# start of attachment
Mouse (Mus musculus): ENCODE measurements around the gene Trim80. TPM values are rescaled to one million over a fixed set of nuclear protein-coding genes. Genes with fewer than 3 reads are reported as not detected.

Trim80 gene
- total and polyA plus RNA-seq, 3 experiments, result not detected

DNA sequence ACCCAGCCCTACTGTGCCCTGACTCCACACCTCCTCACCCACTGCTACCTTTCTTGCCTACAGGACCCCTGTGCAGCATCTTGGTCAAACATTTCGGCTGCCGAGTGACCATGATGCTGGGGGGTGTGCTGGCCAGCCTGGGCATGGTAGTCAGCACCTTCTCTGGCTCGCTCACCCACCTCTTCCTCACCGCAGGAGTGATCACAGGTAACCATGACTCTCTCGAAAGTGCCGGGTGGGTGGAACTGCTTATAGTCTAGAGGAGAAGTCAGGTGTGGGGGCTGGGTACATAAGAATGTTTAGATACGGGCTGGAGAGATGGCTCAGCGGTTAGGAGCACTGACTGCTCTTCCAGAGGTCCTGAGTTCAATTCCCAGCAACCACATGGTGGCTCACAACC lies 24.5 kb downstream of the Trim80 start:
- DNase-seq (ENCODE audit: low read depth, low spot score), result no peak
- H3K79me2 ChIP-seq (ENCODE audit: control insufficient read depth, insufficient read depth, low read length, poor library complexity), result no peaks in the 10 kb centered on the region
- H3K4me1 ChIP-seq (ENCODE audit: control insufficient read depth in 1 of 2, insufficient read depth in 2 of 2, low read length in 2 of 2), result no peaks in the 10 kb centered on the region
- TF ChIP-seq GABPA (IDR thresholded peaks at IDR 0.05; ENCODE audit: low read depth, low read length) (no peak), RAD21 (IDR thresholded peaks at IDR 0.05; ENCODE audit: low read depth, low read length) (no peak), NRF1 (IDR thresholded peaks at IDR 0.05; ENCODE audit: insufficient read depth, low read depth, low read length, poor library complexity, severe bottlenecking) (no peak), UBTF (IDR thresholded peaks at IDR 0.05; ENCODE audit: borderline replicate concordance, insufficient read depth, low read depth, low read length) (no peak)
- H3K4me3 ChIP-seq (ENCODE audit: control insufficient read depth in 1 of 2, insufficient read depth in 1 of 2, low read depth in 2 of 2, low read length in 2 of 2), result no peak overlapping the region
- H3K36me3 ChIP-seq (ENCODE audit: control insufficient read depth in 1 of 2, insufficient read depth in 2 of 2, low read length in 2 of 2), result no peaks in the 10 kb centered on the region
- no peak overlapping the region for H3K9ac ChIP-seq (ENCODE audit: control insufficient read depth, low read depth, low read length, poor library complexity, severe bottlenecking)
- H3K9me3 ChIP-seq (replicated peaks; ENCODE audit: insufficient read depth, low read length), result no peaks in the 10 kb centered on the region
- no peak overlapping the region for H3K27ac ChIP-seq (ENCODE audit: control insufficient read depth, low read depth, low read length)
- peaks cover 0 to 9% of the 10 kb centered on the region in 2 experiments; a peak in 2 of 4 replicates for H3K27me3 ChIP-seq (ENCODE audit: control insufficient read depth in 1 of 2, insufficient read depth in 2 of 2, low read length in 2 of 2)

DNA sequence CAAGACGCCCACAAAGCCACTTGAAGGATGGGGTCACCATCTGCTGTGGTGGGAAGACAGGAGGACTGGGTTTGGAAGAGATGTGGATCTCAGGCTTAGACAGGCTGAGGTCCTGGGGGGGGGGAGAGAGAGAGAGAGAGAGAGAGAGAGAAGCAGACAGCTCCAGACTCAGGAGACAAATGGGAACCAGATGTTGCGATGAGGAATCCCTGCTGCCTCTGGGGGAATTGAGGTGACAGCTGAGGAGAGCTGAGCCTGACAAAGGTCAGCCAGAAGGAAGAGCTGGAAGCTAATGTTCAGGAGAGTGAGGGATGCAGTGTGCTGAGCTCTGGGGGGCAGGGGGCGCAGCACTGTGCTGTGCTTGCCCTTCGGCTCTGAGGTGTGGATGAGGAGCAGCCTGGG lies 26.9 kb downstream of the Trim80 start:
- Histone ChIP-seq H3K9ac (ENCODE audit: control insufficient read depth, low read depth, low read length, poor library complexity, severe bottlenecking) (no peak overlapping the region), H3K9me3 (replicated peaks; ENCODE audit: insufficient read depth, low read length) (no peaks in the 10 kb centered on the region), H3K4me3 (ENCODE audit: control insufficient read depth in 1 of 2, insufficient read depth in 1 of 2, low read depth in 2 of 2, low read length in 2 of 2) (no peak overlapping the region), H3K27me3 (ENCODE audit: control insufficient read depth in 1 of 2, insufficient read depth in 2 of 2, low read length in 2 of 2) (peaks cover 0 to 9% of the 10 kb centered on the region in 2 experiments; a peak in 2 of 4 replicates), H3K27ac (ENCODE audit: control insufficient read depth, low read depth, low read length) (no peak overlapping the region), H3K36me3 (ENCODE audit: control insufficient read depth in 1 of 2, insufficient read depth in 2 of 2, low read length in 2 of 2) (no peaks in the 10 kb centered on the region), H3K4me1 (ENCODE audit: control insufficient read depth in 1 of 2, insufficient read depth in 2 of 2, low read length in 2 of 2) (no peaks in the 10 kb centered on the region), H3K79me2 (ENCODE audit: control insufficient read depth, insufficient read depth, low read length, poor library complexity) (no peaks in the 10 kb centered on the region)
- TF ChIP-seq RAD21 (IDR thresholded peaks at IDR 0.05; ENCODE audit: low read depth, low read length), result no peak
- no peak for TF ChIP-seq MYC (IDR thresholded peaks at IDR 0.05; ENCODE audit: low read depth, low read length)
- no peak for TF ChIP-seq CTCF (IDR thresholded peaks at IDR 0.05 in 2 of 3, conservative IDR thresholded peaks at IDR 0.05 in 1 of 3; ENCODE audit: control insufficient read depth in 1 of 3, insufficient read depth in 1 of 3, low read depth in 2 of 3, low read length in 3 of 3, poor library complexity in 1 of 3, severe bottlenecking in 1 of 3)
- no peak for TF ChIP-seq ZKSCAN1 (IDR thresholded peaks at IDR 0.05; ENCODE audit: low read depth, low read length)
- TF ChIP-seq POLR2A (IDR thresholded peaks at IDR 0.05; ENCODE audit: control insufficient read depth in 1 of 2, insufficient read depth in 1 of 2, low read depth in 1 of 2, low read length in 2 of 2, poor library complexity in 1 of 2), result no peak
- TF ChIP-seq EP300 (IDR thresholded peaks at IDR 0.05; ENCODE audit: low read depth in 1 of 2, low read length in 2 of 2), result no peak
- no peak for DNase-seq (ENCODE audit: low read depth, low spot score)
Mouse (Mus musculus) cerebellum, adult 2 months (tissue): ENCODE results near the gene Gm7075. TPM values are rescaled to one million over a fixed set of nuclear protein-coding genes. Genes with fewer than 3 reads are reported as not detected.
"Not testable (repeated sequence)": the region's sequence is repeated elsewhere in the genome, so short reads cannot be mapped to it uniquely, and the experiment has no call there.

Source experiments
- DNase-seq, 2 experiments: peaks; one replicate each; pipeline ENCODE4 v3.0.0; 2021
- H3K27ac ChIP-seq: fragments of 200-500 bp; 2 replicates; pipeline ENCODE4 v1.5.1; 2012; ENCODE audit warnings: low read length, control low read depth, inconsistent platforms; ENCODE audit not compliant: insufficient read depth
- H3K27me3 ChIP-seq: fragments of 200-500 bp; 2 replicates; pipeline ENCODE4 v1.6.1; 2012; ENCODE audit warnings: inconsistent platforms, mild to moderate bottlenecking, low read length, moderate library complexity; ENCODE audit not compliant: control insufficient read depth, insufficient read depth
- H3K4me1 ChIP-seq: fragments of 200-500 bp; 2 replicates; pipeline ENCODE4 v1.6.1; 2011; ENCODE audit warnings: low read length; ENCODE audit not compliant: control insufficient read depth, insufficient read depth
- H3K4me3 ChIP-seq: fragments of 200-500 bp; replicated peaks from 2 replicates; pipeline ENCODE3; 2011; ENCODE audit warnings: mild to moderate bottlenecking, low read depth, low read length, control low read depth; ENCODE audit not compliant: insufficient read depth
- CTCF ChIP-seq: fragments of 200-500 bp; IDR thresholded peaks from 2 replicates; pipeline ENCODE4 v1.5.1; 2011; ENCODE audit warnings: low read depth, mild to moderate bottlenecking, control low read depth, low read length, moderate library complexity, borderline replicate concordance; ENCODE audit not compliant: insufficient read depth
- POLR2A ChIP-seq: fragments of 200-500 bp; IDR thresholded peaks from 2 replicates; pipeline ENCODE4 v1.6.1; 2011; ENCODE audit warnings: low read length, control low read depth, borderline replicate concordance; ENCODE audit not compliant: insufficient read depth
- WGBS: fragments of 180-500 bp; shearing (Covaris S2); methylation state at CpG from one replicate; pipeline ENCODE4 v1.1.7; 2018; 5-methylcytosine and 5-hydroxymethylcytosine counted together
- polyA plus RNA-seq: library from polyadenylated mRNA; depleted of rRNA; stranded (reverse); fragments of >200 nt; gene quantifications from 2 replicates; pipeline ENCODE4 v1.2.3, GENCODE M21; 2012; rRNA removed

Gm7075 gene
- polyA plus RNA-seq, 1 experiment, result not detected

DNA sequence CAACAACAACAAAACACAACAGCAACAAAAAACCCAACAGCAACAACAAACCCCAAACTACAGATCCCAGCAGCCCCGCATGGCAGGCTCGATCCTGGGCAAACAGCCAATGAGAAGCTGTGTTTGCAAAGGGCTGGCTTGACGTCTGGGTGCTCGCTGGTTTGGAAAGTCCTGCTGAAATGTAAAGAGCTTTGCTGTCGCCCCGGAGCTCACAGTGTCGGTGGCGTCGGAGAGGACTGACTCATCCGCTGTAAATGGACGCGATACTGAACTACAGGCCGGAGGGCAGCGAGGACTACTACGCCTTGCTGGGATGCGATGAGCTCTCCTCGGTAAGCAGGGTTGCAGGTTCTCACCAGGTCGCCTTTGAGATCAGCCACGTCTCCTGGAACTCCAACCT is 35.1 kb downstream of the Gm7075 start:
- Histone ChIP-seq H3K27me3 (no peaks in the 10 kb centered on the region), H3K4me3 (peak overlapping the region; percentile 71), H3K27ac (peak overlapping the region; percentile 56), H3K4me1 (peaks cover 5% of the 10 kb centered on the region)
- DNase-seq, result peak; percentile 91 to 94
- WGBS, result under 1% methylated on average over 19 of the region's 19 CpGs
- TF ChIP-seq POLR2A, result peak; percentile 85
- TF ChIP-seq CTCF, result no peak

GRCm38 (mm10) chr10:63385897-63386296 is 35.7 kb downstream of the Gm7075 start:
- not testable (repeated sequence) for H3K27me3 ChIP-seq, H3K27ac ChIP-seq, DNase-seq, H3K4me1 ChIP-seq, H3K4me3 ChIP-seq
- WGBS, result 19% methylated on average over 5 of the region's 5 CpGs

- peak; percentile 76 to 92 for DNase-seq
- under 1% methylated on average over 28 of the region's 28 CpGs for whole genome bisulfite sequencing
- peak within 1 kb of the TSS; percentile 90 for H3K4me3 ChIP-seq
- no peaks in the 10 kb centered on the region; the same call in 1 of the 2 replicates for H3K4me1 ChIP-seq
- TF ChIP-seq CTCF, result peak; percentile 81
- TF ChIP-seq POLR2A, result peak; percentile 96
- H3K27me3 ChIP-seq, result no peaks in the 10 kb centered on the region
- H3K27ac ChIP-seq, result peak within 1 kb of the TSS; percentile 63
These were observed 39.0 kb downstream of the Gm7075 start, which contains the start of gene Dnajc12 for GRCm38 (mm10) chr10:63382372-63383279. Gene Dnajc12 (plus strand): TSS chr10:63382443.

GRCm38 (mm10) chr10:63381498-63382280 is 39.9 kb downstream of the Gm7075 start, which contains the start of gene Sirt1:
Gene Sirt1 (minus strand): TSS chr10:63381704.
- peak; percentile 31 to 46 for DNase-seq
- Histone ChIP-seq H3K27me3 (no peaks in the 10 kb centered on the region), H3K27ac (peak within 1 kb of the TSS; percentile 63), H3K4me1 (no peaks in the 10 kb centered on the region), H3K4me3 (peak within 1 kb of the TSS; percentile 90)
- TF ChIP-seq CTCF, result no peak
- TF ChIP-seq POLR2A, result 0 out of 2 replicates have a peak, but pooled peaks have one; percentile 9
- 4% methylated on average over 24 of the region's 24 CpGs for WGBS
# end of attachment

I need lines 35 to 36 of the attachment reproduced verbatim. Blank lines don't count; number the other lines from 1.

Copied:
- polyA plus RNA-seq: library from polyadenylated mRNA; depleted of rRNA; stranded (reverse); fragments of >200 nt; gene quantifications from 2 replicates; pipeline ENCODE4 v1.2.3, GENCODE M21; 2012; rRNA removed

Gm7075 gene